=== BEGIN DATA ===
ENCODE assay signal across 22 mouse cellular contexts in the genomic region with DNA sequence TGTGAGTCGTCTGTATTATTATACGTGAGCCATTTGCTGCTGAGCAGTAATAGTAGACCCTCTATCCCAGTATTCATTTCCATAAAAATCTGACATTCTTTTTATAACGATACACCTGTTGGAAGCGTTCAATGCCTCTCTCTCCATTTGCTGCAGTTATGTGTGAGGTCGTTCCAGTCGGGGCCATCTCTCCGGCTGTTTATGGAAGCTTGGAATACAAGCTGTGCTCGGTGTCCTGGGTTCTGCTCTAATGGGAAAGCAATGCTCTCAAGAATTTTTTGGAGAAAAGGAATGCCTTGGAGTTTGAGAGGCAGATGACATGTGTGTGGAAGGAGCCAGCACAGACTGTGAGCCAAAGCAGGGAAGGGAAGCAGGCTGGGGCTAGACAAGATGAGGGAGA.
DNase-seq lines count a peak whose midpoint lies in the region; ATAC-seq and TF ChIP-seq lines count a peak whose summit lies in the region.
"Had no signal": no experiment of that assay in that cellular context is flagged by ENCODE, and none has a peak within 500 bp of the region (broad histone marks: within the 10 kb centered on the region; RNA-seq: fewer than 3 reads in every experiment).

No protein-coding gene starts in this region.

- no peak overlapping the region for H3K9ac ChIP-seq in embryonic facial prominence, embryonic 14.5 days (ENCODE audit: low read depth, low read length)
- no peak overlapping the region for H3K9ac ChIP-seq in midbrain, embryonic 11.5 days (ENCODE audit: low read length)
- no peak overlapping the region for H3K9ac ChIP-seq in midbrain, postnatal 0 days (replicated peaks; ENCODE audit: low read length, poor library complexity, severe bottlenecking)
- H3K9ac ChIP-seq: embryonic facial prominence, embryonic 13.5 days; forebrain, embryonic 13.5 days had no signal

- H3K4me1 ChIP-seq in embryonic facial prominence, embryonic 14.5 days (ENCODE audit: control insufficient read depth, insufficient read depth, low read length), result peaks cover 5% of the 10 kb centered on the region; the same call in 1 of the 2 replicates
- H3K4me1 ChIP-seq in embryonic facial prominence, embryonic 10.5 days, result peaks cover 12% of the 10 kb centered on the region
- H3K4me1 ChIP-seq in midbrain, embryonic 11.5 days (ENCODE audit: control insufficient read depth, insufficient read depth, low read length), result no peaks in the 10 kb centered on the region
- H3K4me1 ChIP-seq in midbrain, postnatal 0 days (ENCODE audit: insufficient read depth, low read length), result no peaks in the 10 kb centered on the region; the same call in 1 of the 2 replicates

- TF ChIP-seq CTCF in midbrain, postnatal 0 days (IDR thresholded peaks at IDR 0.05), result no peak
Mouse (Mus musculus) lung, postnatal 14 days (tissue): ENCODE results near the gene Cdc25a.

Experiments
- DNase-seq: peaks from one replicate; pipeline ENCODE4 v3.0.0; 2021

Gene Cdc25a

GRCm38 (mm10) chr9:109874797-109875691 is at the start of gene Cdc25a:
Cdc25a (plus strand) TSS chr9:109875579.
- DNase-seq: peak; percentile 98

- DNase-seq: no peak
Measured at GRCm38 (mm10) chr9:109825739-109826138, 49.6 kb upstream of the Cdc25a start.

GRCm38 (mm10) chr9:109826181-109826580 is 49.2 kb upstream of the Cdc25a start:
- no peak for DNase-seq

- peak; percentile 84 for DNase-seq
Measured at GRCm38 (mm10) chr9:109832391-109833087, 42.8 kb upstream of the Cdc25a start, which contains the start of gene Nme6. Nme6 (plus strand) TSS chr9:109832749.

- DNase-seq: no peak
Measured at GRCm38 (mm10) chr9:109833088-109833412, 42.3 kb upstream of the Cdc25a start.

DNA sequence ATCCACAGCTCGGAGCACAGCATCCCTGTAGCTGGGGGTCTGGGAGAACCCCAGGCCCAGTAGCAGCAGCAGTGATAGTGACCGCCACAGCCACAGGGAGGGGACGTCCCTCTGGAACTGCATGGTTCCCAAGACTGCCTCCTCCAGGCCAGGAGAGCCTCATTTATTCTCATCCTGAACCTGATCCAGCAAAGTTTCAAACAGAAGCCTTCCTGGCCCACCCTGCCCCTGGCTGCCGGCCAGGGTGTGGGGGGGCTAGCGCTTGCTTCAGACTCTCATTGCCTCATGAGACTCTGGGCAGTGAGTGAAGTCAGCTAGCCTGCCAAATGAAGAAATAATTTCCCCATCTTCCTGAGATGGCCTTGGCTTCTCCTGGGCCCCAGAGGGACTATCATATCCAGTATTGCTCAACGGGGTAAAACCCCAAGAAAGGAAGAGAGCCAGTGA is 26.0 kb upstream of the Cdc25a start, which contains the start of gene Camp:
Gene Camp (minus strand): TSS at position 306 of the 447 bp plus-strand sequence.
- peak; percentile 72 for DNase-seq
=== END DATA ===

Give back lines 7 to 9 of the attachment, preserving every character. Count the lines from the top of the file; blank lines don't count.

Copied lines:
- no peak overlapping the region for H3K9ac ChIP-seq in midbrain, postnatal 0 days (replicated peaks; ENCODE audit: low read length, poor library complexity, severe bottlenecking)
- H3K9ac ChIP-seq: embryonic facial prominence, embryonic 13.5 days; forebrain, embryonic 13.5 days had no signal

- H3K4me1 ChIP-seq in embryonic facial prominence, embryonic 14.5 days (ENCODE audit: control insufficient read depth, insufficient read depth, low read length), result peaks cover 5% of the 10 kb centered on the region; the same call in 1 of the 2 replicates